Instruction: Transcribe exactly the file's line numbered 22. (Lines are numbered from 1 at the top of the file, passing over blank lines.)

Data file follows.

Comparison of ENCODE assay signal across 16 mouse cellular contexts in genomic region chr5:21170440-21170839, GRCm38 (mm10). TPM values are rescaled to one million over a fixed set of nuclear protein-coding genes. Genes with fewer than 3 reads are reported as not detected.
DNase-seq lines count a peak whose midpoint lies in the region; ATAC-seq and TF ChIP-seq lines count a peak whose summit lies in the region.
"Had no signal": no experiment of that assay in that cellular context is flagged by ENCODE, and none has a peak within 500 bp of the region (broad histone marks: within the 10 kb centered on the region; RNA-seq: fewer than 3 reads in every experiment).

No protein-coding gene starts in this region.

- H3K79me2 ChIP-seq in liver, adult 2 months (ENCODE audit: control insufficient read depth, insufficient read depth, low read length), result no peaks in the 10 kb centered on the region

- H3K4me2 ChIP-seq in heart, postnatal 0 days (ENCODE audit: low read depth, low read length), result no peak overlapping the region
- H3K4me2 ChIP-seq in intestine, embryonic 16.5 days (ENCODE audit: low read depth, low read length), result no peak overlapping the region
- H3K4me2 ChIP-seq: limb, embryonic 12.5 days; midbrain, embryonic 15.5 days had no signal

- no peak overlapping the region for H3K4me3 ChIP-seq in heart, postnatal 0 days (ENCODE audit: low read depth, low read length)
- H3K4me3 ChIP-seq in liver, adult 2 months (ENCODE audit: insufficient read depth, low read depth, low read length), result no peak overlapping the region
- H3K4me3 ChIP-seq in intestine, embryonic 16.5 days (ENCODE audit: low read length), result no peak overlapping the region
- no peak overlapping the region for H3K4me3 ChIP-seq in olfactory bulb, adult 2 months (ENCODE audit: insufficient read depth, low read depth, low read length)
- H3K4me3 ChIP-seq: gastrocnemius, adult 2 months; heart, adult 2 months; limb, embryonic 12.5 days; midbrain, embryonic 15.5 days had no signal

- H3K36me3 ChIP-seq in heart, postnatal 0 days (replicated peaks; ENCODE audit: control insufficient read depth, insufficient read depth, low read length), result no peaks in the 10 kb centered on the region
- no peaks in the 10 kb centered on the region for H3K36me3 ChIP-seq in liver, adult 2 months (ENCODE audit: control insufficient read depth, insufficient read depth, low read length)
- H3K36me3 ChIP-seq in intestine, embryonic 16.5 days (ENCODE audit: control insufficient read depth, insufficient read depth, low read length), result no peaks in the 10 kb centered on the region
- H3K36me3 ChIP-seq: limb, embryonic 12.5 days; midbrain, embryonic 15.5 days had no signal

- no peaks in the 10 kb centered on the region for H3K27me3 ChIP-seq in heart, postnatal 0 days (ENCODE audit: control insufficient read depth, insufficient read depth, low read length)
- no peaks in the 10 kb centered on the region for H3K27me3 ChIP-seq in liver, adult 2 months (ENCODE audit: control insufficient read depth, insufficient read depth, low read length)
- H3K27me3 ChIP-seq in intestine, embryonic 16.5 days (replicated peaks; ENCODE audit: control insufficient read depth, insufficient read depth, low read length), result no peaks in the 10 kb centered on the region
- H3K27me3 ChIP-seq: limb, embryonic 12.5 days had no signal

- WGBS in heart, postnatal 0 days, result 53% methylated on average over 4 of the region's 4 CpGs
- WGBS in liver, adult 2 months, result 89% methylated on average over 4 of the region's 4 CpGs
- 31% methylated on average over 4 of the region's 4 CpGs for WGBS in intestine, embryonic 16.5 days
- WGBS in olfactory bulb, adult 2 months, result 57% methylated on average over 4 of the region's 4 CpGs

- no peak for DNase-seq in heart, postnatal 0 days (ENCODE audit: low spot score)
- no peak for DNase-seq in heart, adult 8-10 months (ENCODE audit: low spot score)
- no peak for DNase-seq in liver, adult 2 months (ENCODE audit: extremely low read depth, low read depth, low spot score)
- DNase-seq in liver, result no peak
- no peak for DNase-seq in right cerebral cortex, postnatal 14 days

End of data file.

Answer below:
- WGBS in heart, postnatal 0 days, result 53% methylated on average over 4 of the region's 4 CpGs